movement disorders

How do you get movement disorders?

movement disorders

What is referred to as movement disorders?

Movement disorders are characterised by spasms, jerks, or shaking. They can have an impact on activities such as writing or playing the piano, as well as slow or reduce movement.

Movement disorders are classified into three types: hyperkinetic (excessive movement), hypokinetic (abnormally reduced intentional movement), and abnormal involuntary movement (dyskinesia).

Movement disorders are divided into the following types:

Dystonia:

As a result of faulty brain signals, muscle groups contract abnormally in children with dystonia. When muscles contract in opposition to one another rather than cooperatively, both “push” and “pull” muscles are active at the same time, resulting in painful or uncomfortable twisting motions and awkward, contorting postures.

Chorea:

Chorea patients move in erratic, fluid patterns that have been compared to “dancing.” The child may incorporate the movements into the motions they wish to make. They can be more powerful, or they can be slow and writhing. Children with chorea in their legs may stumble and have difficulty walking, but they rarely fall.

Tremors:

A tremor is a rhythmic shaking or trembling of a limb. Tremor can occur at rest or while moving, and it can occur alone or in conjunction with other symptoms such as limb weakness and difficulty fine-tuning movements.

Tremor can run in families on occasion. The most common inherited variation is known as essential tremor.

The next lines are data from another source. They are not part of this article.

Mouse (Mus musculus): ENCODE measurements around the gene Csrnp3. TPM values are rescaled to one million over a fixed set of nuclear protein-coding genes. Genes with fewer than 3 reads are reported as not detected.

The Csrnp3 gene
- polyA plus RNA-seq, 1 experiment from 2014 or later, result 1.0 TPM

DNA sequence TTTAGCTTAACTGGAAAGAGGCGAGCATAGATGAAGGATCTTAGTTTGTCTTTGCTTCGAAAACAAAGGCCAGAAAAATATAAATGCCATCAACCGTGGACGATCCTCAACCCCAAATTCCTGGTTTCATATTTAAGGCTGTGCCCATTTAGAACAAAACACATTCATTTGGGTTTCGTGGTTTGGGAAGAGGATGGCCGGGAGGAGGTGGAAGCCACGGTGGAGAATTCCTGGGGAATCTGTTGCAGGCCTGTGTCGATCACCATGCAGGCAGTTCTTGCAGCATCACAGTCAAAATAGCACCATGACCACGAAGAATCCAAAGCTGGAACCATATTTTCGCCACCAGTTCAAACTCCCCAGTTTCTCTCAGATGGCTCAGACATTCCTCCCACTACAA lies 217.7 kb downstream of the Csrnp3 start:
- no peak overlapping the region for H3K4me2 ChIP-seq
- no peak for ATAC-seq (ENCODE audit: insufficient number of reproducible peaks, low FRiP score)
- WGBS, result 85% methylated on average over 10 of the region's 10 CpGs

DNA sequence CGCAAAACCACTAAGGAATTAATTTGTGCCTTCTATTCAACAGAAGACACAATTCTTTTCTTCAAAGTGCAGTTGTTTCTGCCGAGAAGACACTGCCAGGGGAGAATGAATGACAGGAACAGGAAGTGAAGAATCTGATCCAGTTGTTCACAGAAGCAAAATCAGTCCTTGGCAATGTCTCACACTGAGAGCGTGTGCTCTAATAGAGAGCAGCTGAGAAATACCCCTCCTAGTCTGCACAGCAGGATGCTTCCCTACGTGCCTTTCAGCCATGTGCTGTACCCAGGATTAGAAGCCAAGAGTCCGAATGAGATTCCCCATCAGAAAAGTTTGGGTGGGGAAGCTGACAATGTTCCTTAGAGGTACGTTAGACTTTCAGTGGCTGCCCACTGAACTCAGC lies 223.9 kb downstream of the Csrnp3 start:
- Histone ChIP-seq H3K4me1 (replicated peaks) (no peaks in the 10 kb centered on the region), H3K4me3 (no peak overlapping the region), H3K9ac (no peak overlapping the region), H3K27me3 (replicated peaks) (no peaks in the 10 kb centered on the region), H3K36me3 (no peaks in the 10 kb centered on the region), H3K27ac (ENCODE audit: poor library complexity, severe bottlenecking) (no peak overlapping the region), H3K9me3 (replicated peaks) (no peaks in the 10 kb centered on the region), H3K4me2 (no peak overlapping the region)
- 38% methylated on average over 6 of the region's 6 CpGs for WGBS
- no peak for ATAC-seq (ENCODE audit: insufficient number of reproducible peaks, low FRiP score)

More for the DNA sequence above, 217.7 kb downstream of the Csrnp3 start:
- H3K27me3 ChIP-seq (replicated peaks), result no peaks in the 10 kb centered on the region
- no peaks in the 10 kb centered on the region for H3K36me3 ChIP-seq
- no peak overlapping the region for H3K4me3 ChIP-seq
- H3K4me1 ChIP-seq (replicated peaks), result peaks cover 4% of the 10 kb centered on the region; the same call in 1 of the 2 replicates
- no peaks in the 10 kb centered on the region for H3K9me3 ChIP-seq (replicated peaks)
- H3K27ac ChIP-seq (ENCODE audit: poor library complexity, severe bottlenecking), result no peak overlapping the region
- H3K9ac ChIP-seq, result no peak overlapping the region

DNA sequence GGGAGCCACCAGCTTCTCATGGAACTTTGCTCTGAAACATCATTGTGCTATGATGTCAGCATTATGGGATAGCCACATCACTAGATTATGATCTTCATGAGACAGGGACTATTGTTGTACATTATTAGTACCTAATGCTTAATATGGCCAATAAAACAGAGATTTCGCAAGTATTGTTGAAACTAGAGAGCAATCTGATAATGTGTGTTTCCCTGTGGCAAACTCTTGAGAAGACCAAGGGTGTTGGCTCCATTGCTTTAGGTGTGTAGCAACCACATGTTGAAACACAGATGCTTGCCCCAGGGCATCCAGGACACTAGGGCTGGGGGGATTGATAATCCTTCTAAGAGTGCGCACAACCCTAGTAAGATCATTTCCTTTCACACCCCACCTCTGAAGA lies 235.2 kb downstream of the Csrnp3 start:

Tremor can be a long-term issue or just a phase of a child’s motor development. Unlike most other movement disorders, children can consciously suppress tremors on occasion. To manage movement disorders, consult the best neurologist in Coimbatore.

Myoclonus: 

Myoclonus is a movement disorder that causes incredibly quick, abrupt, involuntary muscle jerks that a child is unable to control. Jerks can be random or rhythmic, and they can be infrequent or frequent. Myoclonus triggers can include holding one’s body in a specific position, being touched, or being startled. Other times, symptoms may appear out of nowhere.

It is critical to be evaluated by a brain and nerve specialist in order to determine the type of myoclonus and its cause. Myoclonus is usually a harmless condition with no long-term consequences for a child’s health.

Myoclonus can be caused by a metabolic disorder, a neurodegenerative disease, or a severe brain injury. Children with myoclonus should have their epilepsy evaluated on a regular basis because it can be a component of the seizure disorder known as myoclonic epilepsy.

Parkinsonism:

Children with parkinsonism have at least two Parkinson disease symptoms, such as muscle rigidity, balance issues or frequent falls, slow movement, or restless tremor. Children with Parkinsonism are less likely to experience movement disorders. The symptoms are most commonly seen as a side effect of medications. Parkinsonism can also be caused by brain injuries and genetic conditions that cause brain degeneration, such as Wilson disease, juvenile Huntington disease, and lysosomal disorders. To manage the symptoms of Parkinson’s disease, consult the best doctor for Parkinson’s disease.

Ataxia:

Ataxia, or a lack of motor coordination, is caused by a cerebellar injury or dysfunction. Some of its symptoms include clumsiness, poor balance, erratic movements, and the inability to make precise or fluid movements.

Ataxia can manifest itself in a variety of ways. Some cases that begin suddenly usually improve when the underlying causes, such as an infection, inflammation, or stroke, are treated. Other recurring forms of ataxia can be caused by epilepsy, genetic mutations, metabolic diseases, or unusual forms of migraine.